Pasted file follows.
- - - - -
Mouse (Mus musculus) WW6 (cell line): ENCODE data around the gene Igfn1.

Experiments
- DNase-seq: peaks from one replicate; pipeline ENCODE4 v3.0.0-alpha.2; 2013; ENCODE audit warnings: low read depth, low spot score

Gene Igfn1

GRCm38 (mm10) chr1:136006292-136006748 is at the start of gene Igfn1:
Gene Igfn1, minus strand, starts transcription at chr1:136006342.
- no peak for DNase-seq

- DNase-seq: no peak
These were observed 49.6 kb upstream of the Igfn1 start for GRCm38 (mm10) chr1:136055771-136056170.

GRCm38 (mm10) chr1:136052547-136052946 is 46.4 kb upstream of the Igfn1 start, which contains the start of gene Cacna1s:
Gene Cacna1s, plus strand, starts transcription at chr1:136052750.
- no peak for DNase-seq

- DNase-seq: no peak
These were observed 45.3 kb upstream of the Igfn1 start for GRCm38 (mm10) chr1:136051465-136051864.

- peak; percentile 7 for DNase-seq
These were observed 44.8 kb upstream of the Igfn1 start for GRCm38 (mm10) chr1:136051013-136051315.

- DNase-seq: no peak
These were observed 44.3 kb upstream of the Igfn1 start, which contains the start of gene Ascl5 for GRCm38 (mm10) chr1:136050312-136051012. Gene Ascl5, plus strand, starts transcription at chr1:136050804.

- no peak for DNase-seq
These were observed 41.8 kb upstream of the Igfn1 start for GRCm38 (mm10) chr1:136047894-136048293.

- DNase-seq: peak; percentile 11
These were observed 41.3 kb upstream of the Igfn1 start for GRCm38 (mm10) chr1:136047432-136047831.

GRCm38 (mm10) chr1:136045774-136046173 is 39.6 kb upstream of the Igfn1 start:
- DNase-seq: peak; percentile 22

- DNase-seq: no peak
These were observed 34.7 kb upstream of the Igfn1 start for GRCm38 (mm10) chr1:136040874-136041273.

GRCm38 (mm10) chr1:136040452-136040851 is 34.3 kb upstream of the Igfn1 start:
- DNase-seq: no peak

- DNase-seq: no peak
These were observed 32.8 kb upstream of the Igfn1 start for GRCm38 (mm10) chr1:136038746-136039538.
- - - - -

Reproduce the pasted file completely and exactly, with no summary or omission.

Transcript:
Mouse (Mus musculus) WW6 (cell line): ENCODE data around the gene Igfn1.

Experiments
- DNase-seq: peaks from one replicate; pipeline ENCODE4 v3.0.0-alpha.2; 2013; ENCODE audit warnings: low read depth, low spot score

Gene Igfn1

GRCm38 (mm10) chr1:136006292-136006748 is at the start of gene Igfn1:
Gene Igfn1, minus strand, starts transcription at chr1:136006342.
- no peak for DNase-seq

- DNase-seq: no peak
These were observed 49.6 kb upstream of the Igfn1 start for GRCm38 (mm10) chr1:136055771-136056170.

GRCm38 (mm10) chr1:136052547-136052946 is 46.4 kb upstream of the Igfn1 start, which contains the start of gene Cacna1s:
Gene Cacna1s, plus strand, starts transcription at chr1:136052750.
- no peak for DNase-seq

- DNase-seq: no peak
These were observed 45.3 kb upstream of the Igfn1 start for GRCm38 (mm10) chr1:136051465-136051864.

- peak; percentile 7 for DNase-seq
These were observed 44.8 kb upstream of the Igfn1 start for GRCm38 (mm10) chr1:136051013-136051315.

- DNase-seq: no peak
These were observed 44.3 kb upstream of the Igfn1 start, which contains the start of gene Ascl5 for GRCm38 (mm10) chr1:136050312-136051012. Gene Ascl5, plus strand, starts transcription at chr1:136050804.

- no peak for DNase-seq
These were observed 41.8 kb upstream of the Igfn1 start for GRCm38 (mm10) chr1:136047894-136048293.

- DNase-seq: peak; percentile 11
These were observed 41.3 kb upstream of the Igfn1 start for GRCm38 (mm10) chr1:136047432-136047831.

GRCm38 (mm10) chr1:136045774-136046173 is 39.6 kb upstream of the Igfn1 start:
- DNase-seq: peak; percentile 22

- DNase-seq: no peak
These were observed 34.7 kb upstream of the Igfn1 start for GRCm38 (mm10) chr1:136040874-136041273.

GRCm38 (mm10) chr1:136040452-136040851 is 34.3 kb upstream of the Igfn1 start:
- DNase-seq: no peak

- DNase-seq: no peak
These were observed 32.8 kb upstream of the Igfn1 start for GRCm38 (mm10) chr1:136038746-136039538.